Anderson Silva Snaps His Leg In Loss To Chris Weidman In UFC 168
LAS VEGAS (AP) — Chris Weidman defended his UFC middleweight title when Anderson Silva broke his left leg on a kick in the second round, ending UFC 168 with a horrific injury Saturday night.
Weidman (11-0) quietly celebrated his victory while medical personnel tended to Silva (33-6), whose left shin bent grotesquely while landing a kick on Weidman’s left leg 1:16 into the round.
Weidman, who earned his belt with an upset victory over the long-reigning champion in July, also dominated the first round of the rematch.
“I did work on checking kicks,” Weidman said. “I figured if I (caught) him on my knee, it could really hurt him. Crazy how this happened.”
Ronda Rousey retained her bantamweight title in the UFC’s year-end event, submitting Miesha Tate with a third-round arm bar. Rousey then walked away from her bitter rival’s offer of a post-fight handshake, earning ferocious boos from the MGM Grand Garden crowd.
Silva’s injury cast a pall over arguably the UFC’s biggest fight card of the year, reminding every fan of the rapidly growing sport of the brutality frequently at its core. Although the injury happened too quickly to be seen by most naked eyes in Las Vegas, thousands of fans cringed audibly when the replay was shown once on the arena’s big screens.
Silva left the octagon with a brace on his leg. Weidman paid tribute to the injured ex-champion, calling him the greatest fighter in the sport’s history.
Silva’s nearly seven-year reign atop the middleweight division ended nearly six months ago when Weidman stopped the champion with a left hook at UFC 162.
Weidman, the former Hofstra wrestler, has firmly ended the reign of Silva, who engaged in none of the preening and posturing that might have contributed to his first loss. Silva’s injury in the rematch conceivably could end the 38-year-old Brazilian’s MMA career.
Thousands of Brazilian fans — including retired soccer star Ronaldo — chanted, sang and waved flags for Silva and several Brazilian undercard fighters, creating a semblance of the huge home-cage advantage enjoyed by their fighters back home.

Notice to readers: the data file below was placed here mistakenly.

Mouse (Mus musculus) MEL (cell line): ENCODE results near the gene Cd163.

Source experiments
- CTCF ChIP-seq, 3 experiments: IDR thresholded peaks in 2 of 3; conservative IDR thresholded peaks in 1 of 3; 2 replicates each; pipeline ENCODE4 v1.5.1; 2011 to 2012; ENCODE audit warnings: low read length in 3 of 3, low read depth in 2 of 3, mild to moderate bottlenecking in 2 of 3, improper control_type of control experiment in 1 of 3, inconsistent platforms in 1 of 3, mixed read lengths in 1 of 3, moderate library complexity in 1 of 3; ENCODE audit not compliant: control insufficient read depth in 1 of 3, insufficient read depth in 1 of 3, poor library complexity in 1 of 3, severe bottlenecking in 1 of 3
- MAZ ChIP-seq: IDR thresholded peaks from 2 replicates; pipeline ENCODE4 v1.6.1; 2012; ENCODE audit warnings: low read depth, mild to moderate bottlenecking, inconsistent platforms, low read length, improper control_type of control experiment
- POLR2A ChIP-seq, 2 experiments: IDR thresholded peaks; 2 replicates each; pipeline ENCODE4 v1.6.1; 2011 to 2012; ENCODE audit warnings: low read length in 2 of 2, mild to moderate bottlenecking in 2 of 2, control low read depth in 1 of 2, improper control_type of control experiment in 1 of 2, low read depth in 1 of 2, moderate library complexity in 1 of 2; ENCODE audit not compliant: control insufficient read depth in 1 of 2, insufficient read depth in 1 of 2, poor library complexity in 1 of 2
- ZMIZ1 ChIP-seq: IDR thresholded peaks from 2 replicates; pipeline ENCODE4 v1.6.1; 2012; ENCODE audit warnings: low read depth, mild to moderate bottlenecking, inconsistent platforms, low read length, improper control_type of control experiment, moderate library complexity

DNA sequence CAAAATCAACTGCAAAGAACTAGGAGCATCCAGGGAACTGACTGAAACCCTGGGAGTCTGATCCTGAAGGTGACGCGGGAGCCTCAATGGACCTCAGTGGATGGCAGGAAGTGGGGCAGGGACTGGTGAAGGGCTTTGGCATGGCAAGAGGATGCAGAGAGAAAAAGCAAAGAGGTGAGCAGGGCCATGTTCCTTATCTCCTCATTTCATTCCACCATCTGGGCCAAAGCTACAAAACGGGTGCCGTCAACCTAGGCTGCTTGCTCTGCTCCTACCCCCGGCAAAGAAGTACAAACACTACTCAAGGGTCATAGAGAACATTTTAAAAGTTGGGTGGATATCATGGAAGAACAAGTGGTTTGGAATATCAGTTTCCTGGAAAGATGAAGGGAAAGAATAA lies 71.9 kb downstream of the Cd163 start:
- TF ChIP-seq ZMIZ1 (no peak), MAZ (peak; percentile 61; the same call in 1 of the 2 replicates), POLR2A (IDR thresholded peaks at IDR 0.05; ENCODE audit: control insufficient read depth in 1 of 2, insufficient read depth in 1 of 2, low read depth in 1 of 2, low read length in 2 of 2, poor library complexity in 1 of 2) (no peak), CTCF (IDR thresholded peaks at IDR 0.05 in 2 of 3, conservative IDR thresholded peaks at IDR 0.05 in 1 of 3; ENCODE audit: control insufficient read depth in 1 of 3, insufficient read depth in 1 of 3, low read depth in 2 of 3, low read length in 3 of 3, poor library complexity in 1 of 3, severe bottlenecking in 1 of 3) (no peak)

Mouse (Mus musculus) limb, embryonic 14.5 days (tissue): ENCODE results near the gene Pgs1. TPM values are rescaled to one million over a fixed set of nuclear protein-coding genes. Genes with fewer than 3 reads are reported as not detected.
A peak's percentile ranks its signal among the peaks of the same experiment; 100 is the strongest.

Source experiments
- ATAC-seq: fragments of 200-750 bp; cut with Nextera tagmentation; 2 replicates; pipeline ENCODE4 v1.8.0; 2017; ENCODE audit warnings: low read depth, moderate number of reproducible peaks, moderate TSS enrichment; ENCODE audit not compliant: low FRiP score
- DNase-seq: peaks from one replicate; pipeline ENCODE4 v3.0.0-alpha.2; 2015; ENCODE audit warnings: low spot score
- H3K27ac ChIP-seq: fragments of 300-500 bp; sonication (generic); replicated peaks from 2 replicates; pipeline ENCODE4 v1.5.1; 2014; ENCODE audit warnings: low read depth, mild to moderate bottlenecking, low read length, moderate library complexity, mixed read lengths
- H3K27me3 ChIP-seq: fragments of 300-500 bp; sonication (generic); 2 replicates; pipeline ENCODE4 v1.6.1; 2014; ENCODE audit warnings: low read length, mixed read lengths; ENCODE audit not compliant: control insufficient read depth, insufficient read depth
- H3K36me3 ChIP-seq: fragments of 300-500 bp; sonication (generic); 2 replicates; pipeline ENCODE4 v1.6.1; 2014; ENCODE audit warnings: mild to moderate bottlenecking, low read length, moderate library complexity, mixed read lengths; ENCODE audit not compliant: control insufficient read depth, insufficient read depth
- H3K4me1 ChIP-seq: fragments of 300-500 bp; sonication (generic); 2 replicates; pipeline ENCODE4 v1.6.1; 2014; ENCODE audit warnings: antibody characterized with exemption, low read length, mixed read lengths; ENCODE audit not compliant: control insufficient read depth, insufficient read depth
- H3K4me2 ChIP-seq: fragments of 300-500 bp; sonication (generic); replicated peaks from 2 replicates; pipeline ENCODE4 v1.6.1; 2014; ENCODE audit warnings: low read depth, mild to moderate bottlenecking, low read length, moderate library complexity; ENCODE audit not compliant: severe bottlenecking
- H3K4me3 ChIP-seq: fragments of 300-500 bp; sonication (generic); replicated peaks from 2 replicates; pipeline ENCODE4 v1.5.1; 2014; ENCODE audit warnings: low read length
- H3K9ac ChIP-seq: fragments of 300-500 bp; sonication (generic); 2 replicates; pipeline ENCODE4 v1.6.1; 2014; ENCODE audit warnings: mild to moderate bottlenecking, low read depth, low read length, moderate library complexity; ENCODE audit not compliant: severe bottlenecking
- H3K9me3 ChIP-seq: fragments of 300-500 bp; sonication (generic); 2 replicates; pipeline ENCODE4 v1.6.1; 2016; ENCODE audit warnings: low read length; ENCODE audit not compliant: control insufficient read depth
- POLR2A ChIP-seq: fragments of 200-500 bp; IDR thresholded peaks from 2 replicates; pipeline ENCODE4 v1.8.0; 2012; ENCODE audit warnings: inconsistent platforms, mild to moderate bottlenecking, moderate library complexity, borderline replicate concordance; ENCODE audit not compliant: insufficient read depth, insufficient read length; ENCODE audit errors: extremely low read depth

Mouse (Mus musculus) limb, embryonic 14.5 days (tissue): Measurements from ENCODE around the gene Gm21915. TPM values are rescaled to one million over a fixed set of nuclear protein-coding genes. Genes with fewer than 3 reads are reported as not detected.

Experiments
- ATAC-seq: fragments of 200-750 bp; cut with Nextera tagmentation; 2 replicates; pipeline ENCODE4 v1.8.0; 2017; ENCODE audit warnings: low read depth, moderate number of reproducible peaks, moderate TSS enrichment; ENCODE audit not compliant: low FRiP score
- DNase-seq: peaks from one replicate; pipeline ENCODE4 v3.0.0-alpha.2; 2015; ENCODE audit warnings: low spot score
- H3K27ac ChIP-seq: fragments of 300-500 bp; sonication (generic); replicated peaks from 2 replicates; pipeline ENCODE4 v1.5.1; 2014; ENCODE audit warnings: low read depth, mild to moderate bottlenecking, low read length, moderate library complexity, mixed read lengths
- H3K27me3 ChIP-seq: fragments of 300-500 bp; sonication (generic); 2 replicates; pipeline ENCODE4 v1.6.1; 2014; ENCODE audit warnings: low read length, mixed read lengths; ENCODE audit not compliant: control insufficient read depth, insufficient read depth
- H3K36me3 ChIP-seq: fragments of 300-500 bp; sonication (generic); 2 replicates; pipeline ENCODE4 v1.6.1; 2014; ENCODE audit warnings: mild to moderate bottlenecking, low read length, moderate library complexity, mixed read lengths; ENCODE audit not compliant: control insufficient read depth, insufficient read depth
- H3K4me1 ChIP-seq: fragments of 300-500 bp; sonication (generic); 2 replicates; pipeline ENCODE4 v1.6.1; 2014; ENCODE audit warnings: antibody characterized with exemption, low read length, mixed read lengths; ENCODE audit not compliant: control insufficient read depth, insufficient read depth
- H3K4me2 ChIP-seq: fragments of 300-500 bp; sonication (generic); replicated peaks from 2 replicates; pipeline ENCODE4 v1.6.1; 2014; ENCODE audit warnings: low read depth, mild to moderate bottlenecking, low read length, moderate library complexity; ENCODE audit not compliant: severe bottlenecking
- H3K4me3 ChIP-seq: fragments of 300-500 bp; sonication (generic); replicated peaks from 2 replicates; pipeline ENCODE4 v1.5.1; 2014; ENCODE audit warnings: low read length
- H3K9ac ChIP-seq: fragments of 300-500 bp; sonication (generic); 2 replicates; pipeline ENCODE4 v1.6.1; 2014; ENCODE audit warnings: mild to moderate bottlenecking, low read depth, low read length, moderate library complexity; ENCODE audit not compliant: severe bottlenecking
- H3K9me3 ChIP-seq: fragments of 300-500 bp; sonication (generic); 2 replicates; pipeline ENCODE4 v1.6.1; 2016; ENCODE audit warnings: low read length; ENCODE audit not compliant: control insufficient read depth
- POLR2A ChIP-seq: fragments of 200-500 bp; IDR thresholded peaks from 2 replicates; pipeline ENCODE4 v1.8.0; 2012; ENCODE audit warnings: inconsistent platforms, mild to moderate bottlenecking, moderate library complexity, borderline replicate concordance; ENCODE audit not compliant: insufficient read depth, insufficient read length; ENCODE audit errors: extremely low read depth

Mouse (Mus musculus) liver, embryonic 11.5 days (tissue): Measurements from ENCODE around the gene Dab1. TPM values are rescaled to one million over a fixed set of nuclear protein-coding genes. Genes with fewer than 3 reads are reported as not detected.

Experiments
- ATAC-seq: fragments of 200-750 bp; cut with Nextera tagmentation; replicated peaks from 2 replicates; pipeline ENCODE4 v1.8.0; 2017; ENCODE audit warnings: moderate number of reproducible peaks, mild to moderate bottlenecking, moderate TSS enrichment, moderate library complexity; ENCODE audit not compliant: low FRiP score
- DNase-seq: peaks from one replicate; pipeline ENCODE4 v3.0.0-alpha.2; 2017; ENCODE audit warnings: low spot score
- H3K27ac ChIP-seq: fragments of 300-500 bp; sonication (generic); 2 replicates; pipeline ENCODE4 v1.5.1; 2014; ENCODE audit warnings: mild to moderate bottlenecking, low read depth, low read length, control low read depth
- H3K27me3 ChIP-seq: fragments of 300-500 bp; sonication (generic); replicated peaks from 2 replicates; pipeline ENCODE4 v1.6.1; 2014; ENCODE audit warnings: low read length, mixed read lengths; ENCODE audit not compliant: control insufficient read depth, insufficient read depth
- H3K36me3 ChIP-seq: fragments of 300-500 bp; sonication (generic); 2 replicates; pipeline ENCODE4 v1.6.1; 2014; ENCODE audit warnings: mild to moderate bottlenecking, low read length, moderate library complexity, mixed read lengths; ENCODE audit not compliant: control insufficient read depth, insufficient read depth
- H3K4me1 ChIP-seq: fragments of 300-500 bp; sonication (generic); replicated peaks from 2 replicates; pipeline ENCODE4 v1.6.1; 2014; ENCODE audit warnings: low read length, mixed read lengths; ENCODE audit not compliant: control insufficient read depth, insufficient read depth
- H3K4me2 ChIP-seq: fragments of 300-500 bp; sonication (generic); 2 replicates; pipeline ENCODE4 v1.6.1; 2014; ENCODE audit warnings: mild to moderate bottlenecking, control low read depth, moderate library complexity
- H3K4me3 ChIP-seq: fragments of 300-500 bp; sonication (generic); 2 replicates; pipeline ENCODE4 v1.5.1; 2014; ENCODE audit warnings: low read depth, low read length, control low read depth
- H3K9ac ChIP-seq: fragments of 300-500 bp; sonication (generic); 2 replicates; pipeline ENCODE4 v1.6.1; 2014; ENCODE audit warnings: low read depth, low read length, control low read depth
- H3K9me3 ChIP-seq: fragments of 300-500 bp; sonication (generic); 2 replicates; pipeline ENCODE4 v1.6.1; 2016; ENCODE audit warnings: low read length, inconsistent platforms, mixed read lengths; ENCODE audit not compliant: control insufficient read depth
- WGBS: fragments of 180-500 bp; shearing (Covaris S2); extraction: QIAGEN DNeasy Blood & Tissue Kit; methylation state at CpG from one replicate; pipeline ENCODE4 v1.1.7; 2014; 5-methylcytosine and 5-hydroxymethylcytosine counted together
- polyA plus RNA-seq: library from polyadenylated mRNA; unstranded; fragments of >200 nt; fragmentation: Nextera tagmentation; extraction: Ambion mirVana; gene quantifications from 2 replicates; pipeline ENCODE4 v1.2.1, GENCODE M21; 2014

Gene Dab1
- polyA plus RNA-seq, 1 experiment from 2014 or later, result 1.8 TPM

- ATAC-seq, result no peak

The show was heavy on violent stoppages. Heavyweight Travis Browne knocked out veteran Josh Barnett in the first round with a series of elbows to the head, earning the third straight early stoppage on the pay-per-view portion of the card.
Before the unsettling main event, Rousey (8-0) got the biggest test of her ascendant career.
Rousey had never seen the second round of a mixed martial arts fight after seven straight first-round wins, but Tate tested the champion with striking and tenacity. Although Rousey repeatedly tossed Tate (13-5) to the canvas and pounded on her, Rousey couldn’t finish until getting a weary opponent into her patented arm bar — the submission move she has used to end each of her eight professional fights.
Rousey and Tate engaged in a brawl worthy of their vicious rivalry, trading big shots and struggling with each other’s strengths. Rousey used her judo skills to drop Tate numerous times, but Tate landed plenty of strikes to Rousey’s head, particularly during a thrilling first round in which she tested Rousey’s chin.
But when Tate attempted to shake her hand, Rousey slowly rose and walked away. The crowd booed vociferously when the replay was shown in slow motion, but Rousey didn’t change her opinion of her opponent.
Nearly two years ago, Rousey defeated Tate by first-round arm bar to claim Tate’s Strikeforce title, cementing her meteoric rise from the U.S. Olympic judo team to the apex of MMA. Rousey and Tate have made no secret of their distaste since that bout, further stoked by their combative appearance as coaches on the most recent season of “The Ultimate Fighter,” the UFC’s competition reality show.
Tate got a rematch with Rousey only after Cat Zingano, who beat Tate earlier this year to become the No. 1 contender, was injured. Rousey felt Tate hadn’t earned the chance at the belt, and she proceeded to pound on Tate with judo throws and striking in the rematch until finally landing an arm bar.
Browne continued his ascent up the heavyweight ranks with an eye-popping knockout of Barnett, who went limp while leaning against Browne after absorbing several elbows to the head. Browne earned his third straight first-round victory and closed in on position for a title shot.